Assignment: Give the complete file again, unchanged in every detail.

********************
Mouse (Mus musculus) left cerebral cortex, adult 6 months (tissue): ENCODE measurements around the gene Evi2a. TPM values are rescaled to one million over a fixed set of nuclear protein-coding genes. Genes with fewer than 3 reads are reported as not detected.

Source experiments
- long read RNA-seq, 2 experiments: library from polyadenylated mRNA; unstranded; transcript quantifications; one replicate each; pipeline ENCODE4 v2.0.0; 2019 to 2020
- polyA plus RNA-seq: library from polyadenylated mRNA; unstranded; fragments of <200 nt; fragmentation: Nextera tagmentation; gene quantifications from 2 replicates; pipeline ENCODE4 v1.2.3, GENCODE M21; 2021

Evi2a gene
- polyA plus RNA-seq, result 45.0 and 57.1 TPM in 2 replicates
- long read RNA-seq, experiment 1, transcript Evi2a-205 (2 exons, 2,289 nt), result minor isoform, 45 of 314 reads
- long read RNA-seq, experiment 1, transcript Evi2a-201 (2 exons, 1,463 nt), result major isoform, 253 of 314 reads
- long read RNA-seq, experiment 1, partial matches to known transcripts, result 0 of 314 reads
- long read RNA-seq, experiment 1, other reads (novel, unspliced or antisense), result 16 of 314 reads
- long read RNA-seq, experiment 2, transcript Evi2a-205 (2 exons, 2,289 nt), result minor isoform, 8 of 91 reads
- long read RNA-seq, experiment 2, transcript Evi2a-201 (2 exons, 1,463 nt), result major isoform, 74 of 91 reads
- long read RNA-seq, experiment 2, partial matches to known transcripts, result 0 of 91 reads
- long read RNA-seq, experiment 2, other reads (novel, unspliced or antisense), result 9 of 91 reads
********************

Mouse (Mus musculus) left cerebral cortex, adult 6 months (tissue): ENCODE measurements around the gene Evi2a. TPM values are rescaled to one million over a fixed set of nuclear protein-coding genes. Genes with fewer than 3 reads are reported as not detected.

Source experiments
- long read RNA-seq, 2 experiments: library from polyadenylated mRNA; unstranded; transcript quantifications; one replicate each; pipeline ENCODE4 v2.0.0; 2019 to 2020
- polyA plus RNA-seq: library from polyadenylated mRNA; unstranded; fragments of <200 nt; fragmentation: Nextera tagmentation; gene quantifications from 2 replicates; pipeline ENCODE4 v1.2.3, GENCODE M21; 2021

Evi2a gene
- polyA plus RNA-seq, result 45.0 and 57.1 TPM in 2 replicates
- long read RNA-seq, experiment 1, transcript Evi2a-205 (2 exons, 2,289 nt), result minor isoform, 45 of 314 reads
- long read RNA-seq, experiment 1, transcript Evi2a-201 (2 exons, 1,463 nt), result major isoform, 253 of 314 reads
- long read RNA-seq, experiment 1, partial matches to known transcripts, result 0 of 314 reads
- long read RNA-seq, experiment 1, other reads (novel, unspliced or antisense), result 16 of 314 reads
- long read RNA-seq, experiment 2, transcript Evi2a-205 (2 exons, 2,289 nt), result minor isoform, 8 of 91 reads
- long read RNA-seq, experiment 2, transcript Evi2a-201 (2 exons, 1,463 nt), result major isoform, 74 of 91 reads
- long read RNA-seq, experiment 2, partial matches to known transcripts, result 0 of 91 reads
- long read RNA-seq, experiment 2, other reads (novel, unspliced or antisense), result 9 of 91 reads